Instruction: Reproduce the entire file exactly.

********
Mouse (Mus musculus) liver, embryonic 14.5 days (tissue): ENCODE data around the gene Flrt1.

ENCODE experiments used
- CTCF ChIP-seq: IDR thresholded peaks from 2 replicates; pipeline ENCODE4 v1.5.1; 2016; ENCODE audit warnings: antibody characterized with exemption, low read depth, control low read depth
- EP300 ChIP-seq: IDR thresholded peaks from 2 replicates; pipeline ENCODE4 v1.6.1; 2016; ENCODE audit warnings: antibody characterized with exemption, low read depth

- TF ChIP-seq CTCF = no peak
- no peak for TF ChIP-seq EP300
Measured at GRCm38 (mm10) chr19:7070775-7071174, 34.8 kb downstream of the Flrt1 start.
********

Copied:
Mouse (Mus musculus) liver, embryonic 14.5 days (tissue): ENCODE data around the gene Flrt1.

ENCODE experiments used
- CTCF ChIP-seq: IDR thresholded peaks from 2 replicates; pipeline ENCODE4 v1.5.1; 2016; ENCODE audit warnings: antibody characterized with exemption, low read depth, control low read depth
- EP300 ChIP-seq: IDR thresholded peaks from 2 replicates; pipeline ENCODE4 v1.6.1; 2016; ENCODE audit warnings: antibody characterized with exemption, low read depth

- TF ChIP-seq CTCF = no peak
- no peak for TF ChIP-seq EP300
Measured at GRCm38 (mm10) chr19:7070775-7071174, 34.8 kb downstream of the Flrt1 start.